Some Writing Tips

On my last trip through New York I pinged David Perell to meet for lunch.

He’s just 25 and one of my new fave thinkers who writes about writing and creativity. We met at a fave SOHO brunch spot of mine called ’12 chairs’ which is fantastic Israeli food and especially fun place on Sundays.

Dave has a great weekly email you can sign up for on his blog. This week he covered writers block (here is his blog post) and some creativity tips which I have cut and pasted below:

​Writer’s block is easy to fix. You need a note-taking system and people to talk about ideas with.

Our most successful writing students write every day and publish every week.

Our best students become community leaders. Some manage local meetups, and others become coaches. All great communities depend on their members to step up and take leadership positions.

The internet will incentivize two kinds of courses: niche and mass-produced. Niche courses will explode because the internet does such a good job of matching people with obscure interests. I envision a future with courses like “The Physics of Baseball” and “The Economics of Star Wars.” On the flip side, basic courses like Economics 101 and Personal Finance will be mass-produced. For example, I taught myself economics by watching Tyler Cowen’s YouTube videos whenever I had extra time.

Universities waste resources by teaching the same courses over and over again, when they should be pooling resources to create basic, big-budget lectures with Hollywood-level production standards.
The best teachers will teach hundreds of thousands of students per year.

Online education will move towards live instruction. Self-paced courses don’t work for the majority of subjects.

Most people don’t write because they lack structure, accountability, and community. Students sign up for the information and stay for the people in the course.

Student satisfaction increases as they pay more.

Great writers have a nose for interesting ideas. In a world of limitless information, taste is a competitive advantage.

Education isn’t only about teaching. It’s about community. Great schools give people friends and mentors.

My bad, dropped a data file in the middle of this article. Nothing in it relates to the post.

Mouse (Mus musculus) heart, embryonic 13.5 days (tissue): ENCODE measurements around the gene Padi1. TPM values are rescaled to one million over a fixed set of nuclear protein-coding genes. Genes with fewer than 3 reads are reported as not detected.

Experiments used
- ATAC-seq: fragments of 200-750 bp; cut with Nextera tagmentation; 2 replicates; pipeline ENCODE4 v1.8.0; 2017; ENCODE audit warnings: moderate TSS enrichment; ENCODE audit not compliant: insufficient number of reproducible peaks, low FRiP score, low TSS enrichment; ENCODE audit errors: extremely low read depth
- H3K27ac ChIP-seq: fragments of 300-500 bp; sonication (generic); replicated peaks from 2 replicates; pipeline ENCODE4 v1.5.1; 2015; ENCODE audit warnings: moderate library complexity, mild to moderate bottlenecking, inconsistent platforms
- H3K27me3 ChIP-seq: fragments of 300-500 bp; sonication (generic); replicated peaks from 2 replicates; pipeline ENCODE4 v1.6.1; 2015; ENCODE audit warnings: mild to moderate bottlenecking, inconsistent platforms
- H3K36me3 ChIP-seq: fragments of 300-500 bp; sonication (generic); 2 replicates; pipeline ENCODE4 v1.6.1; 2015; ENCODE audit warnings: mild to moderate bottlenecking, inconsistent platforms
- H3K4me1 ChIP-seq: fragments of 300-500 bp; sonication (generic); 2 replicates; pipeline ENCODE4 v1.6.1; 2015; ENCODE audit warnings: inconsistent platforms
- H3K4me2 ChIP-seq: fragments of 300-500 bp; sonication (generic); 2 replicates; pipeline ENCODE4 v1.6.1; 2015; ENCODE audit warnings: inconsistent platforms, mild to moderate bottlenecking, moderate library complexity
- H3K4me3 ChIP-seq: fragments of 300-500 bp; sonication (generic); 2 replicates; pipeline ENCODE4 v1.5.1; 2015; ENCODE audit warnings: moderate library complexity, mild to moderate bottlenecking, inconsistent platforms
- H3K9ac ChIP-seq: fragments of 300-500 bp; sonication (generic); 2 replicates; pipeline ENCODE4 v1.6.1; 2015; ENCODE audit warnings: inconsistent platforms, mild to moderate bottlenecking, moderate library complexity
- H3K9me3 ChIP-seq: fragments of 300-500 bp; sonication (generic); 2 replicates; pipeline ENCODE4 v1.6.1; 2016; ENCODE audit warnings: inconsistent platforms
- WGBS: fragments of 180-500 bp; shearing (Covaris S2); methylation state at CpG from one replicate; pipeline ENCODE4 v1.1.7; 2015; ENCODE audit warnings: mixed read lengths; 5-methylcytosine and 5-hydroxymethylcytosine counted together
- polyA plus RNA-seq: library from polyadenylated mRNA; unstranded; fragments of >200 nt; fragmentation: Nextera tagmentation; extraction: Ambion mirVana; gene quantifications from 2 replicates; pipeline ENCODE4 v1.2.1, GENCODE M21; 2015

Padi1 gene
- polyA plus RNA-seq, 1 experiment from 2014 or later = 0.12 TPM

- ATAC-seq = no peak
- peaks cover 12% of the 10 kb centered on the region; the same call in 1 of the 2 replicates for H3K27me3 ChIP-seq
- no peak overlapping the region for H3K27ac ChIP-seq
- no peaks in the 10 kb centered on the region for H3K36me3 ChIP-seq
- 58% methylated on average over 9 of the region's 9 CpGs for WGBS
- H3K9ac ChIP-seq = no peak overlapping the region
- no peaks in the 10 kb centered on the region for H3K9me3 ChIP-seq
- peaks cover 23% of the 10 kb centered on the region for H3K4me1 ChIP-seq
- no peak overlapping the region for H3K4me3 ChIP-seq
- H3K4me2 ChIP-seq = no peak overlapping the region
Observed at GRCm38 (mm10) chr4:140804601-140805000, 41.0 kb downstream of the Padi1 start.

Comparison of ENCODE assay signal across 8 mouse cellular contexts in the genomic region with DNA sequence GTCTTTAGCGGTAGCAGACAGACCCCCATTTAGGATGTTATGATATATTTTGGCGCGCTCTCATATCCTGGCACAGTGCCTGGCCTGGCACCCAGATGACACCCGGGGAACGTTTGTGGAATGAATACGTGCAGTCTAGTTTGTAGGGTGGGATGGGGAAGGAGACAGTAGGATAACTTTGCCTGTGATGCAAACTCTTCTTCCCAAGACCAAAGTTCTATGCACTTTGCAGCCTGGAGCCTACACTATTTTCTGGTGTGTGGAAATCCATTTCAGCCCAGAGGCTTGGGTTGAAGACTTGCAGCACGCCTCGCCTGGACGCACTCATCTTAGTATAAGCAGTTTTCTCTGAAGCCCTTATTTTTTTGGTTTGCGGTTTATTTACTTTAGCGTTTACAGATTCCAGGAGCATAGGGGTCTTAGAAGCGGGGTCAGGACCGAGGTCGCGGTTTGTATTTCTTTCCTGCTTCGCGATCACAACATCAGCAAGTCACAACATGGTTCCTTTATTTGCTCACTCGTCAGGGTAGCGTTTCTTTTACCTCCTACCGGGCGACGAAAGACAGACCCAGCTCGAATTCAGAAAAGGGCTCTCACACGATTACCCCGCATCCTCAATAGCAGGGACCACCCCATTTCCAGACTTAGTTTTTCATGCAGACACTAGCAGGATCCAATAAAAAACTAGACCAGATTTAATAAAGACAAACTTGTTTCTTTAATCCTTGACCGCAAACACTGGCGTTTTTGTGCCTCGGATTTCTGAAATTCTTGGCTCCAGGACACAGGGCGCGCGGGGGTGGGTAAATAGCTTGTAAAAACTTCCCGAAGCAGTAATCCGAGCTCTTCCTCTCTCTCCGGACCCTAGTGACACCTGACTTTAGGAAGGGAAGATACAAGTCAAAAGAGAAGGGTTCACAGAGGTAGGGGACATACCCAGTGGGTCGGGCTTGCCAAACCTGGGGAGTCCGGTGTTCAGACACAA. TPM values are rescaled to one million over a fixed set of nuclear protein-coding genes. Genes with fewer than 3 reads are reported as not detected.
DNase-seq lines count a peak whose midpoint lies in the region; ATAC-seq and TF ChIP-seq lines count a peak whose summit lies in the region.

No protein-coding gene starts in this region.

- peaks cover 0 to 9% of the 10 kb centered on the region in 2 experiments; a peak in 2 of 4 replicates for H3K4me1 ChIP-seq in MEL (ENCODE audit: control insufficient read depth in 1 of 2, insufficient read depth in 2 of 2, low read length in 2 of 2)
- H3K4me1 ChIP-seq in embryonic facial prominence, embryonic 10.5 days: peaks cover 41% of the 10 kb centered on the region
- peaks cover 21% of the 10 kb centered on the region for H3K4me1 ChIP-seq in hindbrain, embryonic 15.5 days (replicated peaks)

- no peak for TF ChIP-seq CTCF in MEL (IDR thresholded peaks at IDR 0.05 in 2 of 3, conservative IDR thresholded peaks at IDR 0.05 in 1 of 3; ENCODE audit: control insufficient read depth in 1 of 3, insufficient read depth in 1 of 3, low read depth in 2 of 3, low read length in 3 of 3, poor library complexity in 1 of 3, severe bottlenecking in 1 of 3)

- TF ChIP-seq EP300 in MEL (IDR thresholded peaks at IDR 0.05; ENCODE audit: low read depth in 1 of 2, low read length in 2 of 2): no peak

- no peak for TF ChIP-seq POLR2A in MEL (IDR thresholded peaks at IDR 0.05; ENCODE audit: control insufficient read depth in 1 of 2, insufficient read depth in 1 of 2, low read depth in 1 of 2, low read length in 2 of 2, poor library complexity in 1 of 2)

Online courses aren’t about grades, memorization, or test scores. Students take responsibility for their own learning. Real-world impact is the true measure of success. The school system is the opposite. I told this to a sophomore in high school recently, and she said: “Wait… people take your course because they actually want to learn something?” Or, as Neil deGrasse Tyson once said: “When students cheat on exams it’s because our school system values grades more than students value learning.”

Online courses shouldn’t be a passive experience. They should be active and social. Using platforms like Zoom, students can feel close to their teachers, chat with other students 1-on-1, and get instant feedback — all within a 90-minute session. Over time, online education will be more scalable and more intimate than most in-person learning experiences.

Learning is a social experience. You can’t just download information. You have to wrestle with ideas and make them your own.

People want high-leverage skills and high-paying jobs, but don’t want to pay a fortune for them.

Online education is for everybody now — not just tech geeks and early adopters. Substack, Wikipedia, Unsplash, WordPress, Zoom, Keynote. Professional tools are easy to use now. By publishing online, everybody can build their own credentials. A gift from Silicon Valley.

If you want to write well, stop trying to write like your favorite novelist. Do this instead: write short sentences, use simple words, and write like you’re talking to a friend at a bar.

Have a great Friday.